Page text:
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CUFSM3.12 Tutorial 2 • SSMA Cee in Compression: 600S200-33 Fy = 50ksi • Objective To model a typical Cee stud in compression and determine the elastic critical local buckling load (P crl)and elastic critical distortional buckling load (P crd). • A the end of the tutorial you should be able to – enter material, nodes, elements, and lengths from scratch – apply a reference load P, or M as desired – interpret a simple buckling curve – identify local and distortional buckling in a simple member – determine Pcrl and Pcrd 2. SELECT 1. SELECT This screen shows the default section that appears when you enter the Input screen for the first time. In our case we do not want to use this section so we need to start from scratch in order to enter our 600S200-33 member. Highlight each section: Material Properties, Nodes, Elements, Lengths and delete the current values. Here we will enter in the material properties, in this case they will be for steel: E=29500 ksi, n=0.3 Here we need to enter in the node numbers and the coordinates that define the geometry. We just need to enter in the corner nodes (we will ignore the corner radii in this example). Here we enter in the elements. We need to give the connectivity of each element (what nodes are used to make the element) the thickness of each element and a number that refers back to the material being used. Finally we will need to enter in the half-wavelengths that we wish to do the analysis at. Now enter in the material properties as shown to the left. Let’s define material #1. CUFSM allows you to define orthotropic materials, but in our case we are just using a simple isotropic material. Therefore Ex = Ey and n x = n y. For isotropic steel: E=29500 ksi, n=0.3, G=E/(2(1+n))=11346 ksi If our cross-section has multiple material types we could define a new material number and add a row to the material properties definition. That is not necessary in this case. Let’s start with the geometry next. Remember a 600S200-033 Cee section has: 6 in. web 2 in. flange 0.62 in. lips 0.0346 in. thickness Now enter in the nodes and elements to define the bottom flange as shown to the left. Select Update Plot to see the results. The nodes include a node number, followed by the x and z coordinate followed by 4, “1’s” followed by 1.0. The 4 “1’s” indicate that there is no external longitudinal restraint at those nodes - for normal **separate your entries by spaces** member analysis this is always the case. The final 50.0 is the stress input on that node, we use 50.0, but We are using simple outside lip any value would do, because we are going to change dimensions, o.k. for this example. Lip this input later. = 0.62 in., flange = 2.00 in. bottom flange The element definition requires you to enter the element number, then its connectivity, then the element thickness, and finally the mat#, where 1 refers to the material we defined above. let’s finish the nodes and the elements… Enter the last of the nodes and elements and select Update Plot. The model is nearly complete, but we need to consider a technical issue: how many elements do I need to get a good solution? Four elements in any “flat” in Select Twice compression will provide a nicely Note, use of the converged answer. Even two double elem. elements does well, but 1 is too few. button is not Press Double Elem. two times to reversible, (“no increase the discretization of your undo!”). You member. may want to save the model before doubling the elements. After entering the lengths, select Properties to define Now we need to define the lengths. the loading. “Evenly” spacing the lengths in logspace as done below is a reasonable first estimate. For local buckling the half- wavelength of interest is close to the maximum dimension of the member (6 in. in this case). Distortional buckling is usually 2 to 8 times that length, and interest in the longer lengths depends on the application. enter in lengths as let’s complete the loading. shown Maximize the screen, if you can’t see the cursor. Basic properties of the relevant axes, origin, cross-section are shown etc. are all shown on above. The area, centroid, the cross-section. moments of inertia etc. should be what you expect, otherwise you may have made a mistake entering in the data.. Bimoment for generating warping stress. An explicit example is given in overview. Finite strip analysis requires that you enter in a reference longitudinal stress. The buckling load factor output is a multiplier times this reference stress. The tools to the left make entering in the reference stress easier. For example, enter in 50 for fy Select calculate P and M Uncheck P Select Generate Stress Using checked P and M Go back to the input page to see the result of generating stress using the “M” you checked. The loads are generated based on the fy you select. So, the generated P is the Note, for this squash or yield load (P y ) symmetric section for this section. The M is the maximum and the moment that causes minimum stresses first yield (My ) etc. Based are equal to the on the loads you check off, inputted fy. a stress distribution is generated. Return to properties to remove this bending stress and define a compressive stress on the stud instead. Here we can see that the generated stress has placed a pure bending stress gradient on our member, note the entries in “Nodes” to the right and the values shown on the plot. 1 select 1, analysis will proceed Now our reference load is Py, the squash load. So, if Enter the yield the buckling load factor is stress, calculate 0.5 then elastic critical the P and M buckling is at 0.5P y. You values, and can load with any reference generate a pure stresses that are convenient compression for your application. stress. Maximum stress = 1.0, or fy are often convenient choices. change the half- wavelength to 5 The local buckling mode is and hit Plot Mode shown to the right. Note, that there is no translation at the folds, only rotation. The load factor is 0.10, so elastic critical local buckling (Pcrl) occurs at 0.10Py in this member. We do not have enough lengths! Go back to input, add more lengths between 10 and 30 and re-analyze (see Tutorial 1 for adding lengths) Distortional buckling is change the half- identified at a half- wavelength to 26 wavelength of 26 in. The and hit Plot Mode elastic critical distortional buckling load Pcrd=0.32Py What exists at longer half-wavelengths, for example, 300 in.? Change the half-wavelength and select Plot Mode What if? What happens if the At 300 in. the lowest member is thicker? buckling mode, is Save these results as weak-axis flexural 600S200-033, change buckling of the to a 600S200-097 with column, as shown to a t=0.1017 using the the left. Input page, reanalyze and save the results as 600S200-097. Then use the compare button to look at the two analyses. The comparison post-processor allows you to examine up to 8 different runs at the same time. Useful when comparing all key info. different loading, geometry, or summarized here, in other changes. this case we are looking at local buckling of note, the thickness difference in 600S200-033 the elements when you change between File 2 an File 3. Remember the reference loads were equal to P y, Distortional but the Py of the two Local members are not the same because the area is not the same… CUFSM3.12 Tutorial 2: Conclusion • SSMA Cee in Compression: 600S200-33 Fy = 50ksi • Objective To model a typical Cee stud in compression and determine the elastic critical local buckling load (P crl)and elastic critical distortional buckling load (P crd). • A the end of the tutorial you should be able to – enter material, nodes, elements, and lengths from scratch – apply a reference load P, or M as desired – interpret a simple buckling curve – identify local and distortional buckling in a simple member – determine Pcrl and Pcrd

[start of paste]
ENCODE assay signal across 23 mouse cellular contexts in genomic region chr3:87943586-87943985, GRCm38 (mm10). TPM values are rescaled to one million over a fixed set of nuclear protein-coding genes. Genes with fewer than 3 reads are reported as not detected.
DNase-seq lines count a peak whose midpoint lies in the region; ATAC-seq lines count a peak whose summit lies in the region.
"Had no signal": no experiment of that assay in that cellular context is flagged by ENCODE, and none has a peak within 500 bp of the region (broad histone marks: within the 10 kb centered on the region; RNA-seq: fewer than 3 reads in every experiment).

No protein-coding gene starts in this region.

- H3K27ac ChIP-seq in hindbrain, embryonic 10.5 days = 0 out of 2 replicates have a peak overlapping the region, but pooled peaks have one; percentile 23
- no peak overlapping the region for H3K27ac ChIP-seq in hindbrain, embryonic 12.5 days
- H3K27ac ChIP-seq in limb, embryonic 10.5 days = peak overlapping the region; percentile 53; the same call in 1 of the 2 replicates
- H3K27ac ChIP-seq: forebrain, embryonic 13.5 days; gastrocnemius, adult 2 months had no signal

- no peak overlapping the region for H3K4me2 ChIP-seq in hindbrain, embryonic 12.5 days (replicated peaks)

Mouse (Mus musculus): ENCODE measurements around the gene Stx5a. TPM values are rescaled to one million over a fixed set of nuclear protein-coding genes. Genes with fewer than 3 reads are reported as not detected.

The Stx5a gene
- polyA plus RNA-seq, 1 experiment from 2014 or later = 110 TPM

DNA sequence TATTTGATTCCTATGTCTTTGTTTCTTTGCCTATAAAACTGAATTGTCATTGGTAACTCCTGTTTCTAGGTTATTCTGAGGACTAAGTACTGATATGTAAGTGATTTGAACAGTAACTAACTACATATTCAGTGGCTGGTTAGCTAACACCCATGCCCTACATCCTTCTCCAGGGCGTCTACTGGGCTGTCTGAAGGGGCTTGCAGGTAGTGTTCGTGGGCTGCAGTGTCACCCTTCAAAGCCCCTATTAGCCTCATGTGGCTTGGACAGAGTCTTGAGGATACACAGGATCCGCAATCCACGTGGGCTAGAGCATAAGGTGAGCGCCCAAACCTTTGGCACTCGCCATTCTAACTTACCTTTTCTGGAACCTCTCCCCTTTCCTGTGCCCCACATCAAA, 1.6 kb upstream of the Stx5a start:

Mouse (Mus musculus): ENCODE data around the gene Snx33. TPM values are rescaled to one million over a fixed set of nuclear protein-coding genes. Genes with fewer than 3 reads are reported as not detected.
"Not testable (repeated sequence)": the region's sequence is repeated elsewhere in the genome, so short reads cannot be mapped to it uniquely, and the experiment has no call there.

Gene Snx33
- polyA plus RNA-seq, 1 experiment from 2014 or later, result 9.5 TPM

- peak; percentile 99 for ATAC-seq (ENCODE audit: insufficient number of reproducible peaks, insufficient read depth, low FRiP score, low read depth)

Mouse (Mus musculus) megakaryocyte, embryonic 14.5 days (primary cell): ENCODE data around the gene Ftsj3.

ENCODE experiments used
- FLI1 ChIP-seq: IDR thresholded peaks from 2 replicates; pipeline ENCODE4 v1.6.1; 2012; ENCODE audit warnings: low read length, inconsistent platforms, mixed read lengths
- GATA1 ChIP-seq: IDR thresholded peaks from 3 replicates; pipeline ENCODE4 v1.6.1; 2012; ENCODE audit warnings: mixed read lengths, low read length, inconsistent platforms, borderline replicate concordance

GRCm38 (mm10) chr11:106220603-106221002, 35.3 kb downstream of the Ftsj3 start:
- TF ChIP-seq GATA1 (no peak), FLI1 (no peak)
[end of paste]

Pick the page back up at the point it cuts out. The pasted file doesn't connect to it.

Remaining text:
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posted: | 3/27/2011 |